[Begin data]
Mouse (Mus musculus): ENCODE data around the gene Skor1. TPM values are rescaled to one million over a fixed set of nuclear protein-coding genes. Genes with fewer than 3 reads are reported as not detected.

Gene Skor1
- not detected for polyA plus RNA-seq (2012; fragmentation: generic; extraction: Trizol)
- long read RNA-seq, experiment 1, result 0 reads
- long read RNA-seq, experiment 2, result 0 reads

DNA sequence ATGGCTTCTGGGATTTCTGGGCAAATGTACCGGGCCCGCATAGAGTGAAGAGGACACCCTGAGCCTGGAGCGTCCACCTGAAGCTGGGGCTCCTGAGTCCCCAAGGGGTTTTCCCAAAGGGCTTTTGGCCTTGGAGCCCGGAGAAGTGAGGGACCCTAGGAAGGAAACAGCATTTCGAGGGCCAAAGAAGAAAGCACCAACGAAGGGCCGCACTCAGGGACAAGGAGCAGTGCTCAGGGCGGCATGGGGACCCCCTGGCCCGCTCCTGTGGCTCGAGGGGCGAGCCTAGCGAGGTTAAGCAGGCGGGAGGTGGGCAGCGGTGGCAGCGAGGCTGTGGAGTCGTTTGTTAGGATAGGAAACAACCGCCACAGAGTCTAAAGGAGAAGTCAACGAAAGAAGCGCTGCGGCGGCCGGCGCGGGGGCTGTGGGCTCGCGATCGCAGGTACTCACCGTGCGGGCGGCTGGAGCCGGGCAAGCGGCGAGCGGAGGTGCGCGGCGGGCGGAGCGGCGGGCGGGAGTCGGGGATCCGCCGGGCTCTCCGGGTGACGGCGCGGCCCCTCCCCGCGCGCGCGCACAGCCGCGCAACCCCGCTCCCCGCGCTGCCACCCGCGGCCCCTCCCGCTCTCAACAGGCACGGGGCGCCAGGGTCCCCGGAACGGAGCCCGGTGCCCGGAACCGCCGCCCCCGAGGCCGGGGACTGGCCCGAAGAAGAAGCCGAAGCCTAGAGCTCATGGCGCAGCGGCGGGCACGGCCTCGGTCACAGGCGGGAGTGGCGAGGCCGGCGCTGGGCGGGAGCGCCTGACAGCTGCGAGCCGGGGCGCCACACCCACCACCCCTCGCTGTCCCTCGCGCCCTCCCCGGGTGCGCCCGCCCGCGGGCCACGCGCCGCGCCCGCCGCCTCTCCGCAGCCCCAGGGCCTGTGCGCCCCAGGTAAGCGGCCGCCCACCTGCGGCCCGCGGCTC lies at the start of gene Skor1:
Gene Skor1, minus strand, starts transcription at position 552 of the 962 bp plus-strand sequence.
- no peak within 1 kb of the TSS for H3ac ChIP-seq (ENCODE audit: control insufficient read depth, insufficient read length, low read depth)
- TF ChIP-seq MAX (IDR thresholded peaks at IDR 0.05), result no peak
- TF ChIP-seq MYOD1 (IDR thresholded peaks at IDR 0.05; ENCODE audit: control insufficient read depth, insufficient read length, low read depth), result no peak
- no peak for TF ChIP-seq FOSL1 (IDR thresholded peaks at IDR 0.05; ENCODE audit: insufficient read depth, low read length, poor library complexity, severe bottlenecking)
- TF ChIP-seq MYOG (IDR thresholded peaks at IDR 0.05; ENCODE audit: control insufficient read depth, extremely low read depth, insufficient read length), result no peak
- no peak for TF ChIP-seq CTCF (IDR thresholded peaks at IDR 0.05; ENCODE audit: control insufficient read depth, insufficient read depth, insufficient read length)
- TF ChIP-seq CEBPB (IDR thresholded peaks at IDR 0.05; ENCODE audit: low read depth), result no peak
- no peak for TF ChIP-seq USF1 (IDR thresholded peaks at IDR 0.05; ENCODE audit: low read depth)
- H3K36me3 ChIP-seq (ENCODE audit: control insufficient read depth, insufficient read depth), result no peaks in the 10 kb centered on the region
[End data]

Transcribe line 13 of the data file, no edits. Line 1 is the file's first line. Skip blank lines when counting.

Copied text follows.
- no peak for TF ChIP-seq CTCF (IDR thresholded peaks at IDR 0.05; ENCODE audit: control insufficient read depth, insufficient read depth, insufficient read length)